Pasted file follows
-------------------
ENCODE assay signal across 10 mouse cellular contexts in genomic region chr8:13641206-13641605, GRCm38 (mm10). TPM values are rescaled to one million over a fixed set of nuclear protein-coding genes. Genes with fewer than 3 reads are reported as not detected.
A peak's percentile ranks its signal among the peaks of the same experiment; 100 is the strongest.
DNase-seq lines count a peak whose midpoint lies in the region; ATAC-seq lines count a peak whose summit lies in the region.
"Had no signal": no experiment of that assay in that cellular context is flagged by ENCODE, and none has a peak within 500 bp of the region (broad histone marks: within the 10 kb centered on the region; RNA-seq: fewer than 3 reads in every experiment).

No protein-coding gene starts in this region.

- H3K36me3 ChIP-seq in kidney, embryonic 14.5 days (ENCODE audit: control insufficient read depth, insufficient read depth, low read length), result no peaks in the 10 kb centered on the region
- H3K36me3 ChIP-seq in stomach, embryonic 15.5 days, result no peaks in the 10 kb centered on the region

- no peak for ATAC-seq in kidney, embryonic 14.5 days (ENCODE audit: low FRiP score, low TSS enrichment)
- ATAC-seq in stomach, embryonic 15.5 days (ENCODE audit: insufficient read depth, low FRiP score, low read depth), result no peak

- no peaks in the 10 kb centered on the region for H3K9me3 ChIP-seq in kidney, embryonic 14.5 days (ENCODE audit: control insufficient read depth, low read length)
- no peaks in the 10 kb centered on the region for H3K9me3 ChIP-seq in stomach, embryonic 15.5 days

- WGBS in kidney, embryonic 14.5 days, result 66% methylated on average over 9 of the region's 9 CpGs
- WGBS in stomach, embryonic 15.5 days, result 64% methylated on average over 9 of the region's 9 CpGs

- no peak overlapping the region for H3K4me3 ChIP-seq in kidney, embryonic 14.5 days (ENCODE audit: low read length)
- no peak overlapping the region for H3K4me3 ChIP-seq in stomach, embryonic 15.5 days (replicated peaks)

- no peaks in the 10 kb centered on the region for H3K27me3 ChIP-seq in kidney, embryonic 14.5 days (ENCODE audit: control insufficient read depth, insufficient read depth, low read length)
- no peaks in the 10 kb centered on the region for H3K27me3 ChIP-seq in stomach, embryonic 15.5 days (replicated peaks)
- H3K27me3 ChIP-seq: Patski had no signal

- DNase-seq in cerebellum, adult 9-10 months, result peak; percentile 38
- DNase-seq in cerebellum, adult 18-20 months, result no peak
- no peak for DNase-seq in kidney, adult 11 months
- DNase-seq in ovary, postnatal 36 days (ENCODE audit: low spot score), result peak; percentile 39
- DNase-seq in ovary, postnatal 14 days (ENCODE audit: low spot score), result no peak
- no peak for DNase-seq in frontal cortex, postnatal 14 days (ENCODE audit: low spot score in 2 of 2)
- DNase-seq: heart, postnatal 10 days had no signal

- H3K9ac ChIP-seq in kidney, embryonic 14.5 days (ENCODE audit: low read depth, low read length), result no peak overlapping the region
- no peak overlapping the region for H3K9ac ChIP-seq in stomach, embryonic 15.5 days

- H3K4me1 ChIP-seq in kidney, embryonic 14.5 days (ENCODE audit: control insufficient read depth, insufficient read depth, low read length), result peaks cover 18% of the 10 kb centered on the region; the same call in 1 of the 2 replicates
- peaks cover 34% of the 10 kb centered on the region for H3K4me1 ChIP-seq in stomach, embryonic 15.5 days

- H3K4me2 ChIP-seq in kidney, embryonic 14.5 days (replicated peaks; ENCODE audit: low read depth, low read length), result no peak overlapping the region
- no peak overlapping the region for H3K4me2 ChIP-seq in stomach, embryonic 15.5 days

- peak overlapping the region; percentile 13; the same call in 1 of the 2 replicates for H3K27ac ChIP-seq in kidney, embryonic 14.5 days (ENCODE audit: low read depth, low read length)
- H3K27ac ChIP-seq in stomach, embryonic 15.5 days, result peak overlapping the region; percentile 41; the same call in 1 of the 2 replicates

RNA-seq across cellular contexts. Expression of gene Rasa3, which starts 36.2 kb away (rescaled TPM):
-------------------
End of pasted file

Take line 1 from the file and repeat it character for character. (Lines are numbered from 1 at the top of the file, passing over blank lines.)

ENCODE assay signal across 10 mouse cellular contexts in genomic region chr8:13641206-13641605, GRCm38 (mm10). TPM values are rescaled to one million over a fixed set of nuclear protein-coding genes. Genes with fewer than 3 reads are reported as not detected.